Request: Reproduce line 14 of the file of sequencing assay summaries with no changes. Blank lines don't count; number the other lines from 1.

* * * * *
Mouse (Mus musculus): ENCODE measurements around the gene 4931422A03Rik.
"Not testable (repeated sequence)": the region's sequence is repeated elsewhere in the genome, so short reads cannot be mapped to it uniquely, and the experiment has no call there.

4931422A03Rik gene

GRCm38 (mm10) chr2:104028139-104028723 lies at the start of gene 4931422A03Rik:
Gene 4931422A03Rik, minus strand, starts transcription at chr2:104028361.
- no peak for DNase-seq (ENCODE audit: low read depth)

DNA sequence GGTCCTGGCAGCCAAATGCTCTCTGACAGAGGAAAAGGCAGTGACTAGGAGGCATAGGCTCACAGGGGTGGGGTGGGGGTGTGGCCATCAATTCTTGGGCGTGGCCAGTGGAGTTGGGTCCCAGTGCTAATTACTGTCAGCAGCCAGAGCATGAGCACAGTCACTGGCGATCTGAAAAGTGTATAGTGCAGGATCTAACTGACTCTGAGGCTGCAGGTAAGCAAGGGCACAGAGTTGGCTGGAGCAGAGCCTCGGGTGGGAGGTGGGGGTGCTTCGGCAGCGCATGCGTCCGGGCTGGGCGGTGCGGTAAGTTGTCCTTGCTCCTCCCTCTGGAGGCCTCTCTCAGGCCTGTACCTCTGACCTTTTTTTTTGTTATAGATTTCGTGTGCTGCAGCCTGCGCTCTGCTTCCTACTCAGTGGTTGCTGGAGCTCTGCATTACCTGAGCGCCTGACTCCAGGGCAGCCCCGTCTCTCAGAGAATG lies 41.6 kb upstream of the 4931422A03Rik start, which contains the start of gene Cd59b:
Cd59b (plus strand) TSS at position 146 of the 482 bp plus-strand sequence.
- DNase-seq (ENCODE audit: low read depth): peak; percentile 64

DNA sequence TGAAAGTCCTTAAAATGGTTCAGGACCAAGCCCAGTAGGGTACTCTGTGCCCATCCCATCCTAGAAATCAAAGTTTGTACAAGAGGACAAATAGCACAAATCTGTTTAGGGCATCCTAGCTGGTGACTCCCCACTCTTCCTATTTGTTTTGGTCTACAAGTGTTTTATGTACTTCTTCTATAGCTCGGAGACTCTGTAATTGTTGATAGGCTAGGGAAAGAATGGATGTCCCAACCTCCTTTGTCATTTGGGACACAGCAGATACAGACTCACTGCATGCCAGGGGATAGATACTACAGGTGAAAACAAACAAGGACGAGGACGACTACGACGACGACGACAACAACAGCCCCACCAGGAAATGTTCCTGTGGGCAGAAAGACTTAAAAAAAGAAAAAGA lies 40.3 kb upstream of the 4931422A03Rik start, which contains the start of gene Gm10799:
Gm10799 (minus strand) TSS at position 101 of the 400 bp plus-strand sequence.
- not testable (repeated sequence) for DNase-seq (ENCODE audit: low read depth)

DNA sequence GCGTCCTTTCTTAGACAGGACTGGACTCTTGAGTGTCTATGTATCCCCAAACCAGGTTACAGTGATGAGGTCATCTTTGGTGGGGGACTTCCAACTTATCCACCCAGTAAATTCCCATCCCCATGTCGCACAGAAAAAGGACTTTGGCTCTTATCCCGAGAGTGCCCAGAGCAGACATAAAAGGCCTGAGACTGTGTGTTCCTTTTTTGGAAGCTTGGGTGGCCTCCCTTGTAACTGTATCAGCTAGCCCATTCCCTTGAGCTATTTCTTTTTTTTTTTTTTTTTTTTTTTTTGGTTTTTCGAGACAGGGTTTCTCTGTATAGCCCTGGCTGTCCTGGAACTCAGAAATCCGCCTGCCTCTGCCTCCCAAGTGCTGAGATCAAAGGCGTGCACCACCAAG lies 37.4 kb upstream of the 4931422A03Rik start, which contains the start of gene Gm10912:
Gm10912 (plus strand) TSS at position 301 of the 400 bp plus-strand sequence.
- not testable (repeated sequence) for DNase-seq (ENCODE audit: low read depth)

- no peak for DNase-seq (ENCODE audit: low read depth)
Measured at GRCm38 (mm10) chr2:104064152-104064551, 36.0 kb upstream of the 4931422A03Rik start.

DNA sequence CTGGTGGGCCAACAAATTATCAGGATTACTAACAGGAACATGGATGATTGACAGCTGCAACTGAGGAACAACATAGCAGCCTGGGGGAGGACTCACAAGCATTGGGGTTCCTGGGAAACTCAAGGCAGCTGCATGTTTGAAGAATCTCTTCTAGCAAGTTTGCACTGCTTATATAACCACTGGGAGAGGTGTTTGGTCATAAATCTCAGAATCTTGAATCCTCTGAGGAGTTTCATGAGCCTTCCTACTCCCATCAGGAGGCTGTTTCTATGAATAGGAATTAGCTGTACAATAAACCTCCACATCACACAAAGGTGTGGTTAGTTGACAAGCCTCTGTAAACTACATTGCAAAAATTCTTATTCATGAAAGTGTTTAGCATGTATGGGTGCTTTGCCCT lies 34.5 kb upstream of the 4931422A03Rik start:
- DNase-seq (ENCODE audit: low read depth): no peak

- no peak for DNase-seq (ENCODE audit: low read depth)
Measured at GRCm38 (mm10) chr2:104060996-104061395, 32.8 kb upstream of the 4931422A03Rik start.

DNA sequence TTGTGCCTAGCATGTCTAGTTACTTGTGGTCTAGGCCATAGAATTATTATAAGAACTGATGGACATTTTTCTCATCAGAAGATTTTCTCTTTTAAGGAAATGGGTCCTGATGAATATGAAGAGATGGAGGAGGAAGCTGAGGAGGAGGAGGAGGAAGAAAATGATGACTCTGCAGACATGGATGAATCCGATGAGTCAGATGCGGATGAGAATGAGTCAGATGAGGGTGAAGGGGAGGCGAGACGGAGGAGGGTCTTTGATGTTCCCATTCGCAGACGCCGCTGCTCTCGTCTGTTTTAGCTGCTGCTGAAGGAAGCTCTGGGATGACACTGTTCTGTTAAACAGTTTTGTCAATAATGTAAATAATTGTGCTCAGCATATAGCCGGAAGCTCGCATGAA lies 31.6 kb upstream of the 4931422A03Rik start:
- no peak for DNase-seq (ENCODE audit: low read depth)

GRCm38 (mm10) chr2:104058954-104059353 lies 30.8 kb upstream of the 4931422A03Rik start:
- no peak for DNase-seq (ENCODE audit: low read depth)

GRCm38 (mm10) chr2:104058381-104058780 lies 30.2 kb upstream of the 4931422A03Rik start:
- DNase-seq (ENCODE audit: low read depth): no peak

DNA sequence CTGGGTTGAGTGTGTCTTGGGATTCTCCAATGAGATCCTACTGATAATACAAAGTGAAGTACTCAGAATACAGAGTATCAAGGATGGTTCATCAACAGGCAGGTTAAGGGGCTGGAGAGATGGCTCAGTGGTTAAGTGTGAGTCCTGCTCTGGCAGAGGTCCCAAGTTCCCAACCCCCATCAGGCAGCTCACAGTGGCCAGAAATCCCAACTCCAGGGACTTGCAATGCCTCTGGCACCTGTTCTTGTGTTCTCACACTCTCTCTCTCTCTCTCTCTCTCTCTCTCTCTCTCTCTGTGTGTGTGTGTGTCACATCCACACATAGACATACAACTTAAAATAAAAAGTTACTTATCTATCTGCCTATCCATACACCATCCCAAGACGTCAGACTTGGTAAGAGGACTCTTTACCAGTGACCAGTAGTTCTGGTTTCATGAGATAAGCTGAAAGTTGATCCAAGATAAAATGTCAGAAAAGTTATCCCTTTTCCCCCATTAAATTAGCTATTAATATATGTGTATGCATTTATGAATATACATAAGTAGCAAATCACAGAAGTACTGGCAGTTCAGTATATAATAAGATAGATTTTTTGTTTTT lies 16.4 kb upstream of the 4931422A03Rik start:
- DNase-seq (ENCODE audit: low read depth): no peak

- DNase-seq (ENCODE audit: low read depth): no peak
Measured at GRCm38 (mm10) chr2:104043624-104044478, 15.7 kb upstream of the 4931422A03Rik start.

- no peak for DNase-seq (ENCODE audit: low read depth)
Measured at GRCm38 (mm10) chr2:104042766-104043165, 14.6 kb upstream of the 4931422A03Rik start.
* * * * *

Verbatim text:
Gm10912 (plus strand) TSS at position 301 of the 400 bp plus-strand sequence.